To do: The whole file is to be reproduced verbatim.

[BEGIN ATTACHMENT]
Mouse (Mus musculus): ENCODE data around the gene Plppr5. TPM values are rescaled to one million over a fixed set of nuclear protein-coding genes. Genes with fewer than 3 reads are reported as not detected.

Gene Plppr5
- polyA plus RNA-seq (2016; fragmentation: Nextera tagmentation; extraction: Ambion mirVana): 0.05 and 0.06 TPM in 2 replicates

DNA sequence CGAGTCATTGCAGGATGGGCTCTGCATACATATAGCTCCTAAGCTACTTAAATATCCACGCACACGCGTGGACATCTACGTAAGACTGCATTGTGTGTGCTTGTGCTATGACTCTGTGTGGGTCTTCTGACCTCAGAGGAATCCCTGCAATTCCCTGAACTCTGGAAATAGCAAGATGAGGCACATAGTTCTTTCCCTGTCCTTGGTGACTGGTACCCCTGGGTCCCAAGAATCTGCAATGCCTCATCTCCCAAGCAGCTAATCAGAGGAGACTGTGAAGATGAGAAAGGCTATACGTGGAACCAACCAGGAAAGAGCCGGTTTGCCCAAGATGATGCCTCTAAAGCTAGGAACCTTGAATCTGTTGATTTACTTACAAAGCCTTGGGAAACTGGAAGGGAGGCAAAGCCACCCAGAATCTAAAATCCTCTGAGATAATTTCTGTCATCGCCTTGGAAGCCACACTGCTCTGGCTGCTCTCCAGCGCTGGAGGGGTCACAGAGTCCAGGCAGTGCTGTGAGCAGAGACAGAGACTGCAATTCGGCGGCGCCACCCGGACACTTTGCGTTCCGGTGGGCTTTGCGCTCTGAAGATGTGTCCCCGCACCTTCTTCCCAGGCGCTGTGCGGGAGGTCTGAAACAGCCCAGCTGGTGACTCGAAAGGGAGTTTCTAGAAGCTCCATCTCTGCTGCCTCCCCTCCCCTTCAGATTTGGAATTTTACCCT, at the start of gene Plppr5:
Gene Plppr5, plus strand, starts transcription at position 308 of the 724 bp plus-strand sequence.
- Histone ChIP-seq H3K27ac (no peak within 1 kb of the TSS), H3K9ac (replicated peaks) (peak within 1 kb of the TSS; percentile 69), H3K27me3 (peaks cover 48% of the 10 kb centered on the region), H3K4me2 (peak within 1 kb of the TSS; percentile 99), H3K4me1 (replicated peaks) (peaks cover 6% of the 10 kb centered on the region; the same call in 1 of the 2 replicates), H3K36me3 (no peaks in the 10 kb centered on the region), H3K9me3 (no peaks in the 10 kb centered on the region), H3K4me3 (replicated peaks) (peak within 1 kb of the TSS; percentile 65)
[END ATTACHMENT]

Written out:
Mouse (Mus musculus): ENCODE data around the gene Plppr5. TPM values are rescaled to one million over a fixed set of nuclear protein-coding genes. Genes with fewer than 3 reads are reported as not detected.

Gene Plppr5
- polyA plus RNA-seq (2016; fragmentation: Nextera tagmentation; extraction: Ambion mirVana): 0.05 and 0.06 TPM in 2 replicates

DNA sequence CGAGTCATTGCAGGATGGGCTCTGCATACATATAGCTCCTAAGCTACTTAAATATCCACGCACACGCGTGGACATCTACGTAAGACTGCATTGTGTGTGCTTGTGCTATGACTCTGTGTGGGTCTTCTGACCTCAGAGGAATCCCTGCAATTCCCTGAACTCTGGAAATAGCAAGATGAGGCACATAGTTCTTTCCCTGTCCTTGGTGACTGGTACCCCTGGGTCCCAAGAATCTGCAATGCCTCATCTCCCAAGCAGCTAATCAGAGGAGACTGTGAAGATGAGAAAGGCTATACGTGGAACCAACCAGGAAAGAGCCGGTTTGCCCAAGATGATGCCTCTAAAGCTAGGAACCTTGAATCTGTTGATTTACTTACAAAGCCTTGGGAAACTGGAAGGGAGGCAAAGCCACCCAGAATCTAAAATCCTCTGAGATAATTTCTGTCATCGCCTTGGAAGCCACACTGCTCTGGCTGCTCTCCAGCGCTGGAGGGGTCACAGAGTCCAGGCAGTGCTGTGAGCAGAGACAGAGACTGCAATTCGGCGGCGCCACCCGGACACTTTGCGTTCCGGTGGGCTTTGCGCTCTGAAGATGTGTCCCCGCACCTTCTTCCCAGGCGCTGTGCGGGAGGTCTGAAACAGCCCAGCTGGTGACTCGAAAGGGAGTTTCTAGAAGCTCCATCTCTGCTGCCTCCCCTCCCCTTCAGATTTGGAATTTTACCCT, at the start of gene Plppr5:
Gene Plppr5, plus strand, starts transcription at position 308 of the 724 bp plus-strand sequence.
- Histone ChIP-seq H3K27ac (no peak within 1 kb of the TSS), H3K9ac (replicated peaks) (peak within 1 kb of the TSS; percentile 69), H3K27me3 (peaks cover 48% of the 10 kb centered on the region), H3K4me2 (peak within 1 kb of the TSS; percentile 99), H3K4me1 (replicated peaks) (peaks cover 6% of the 10 kb centered on the region; the same call in 1 of the 2 replicates), H3K36me3 (no peaks in the 10 kb centered on the region), H3K9me3 (no peaks in the 10 kb centered on the region), H3K4me3 (replicated peaks) (peak within 1 kb of the TSS; percentile 65)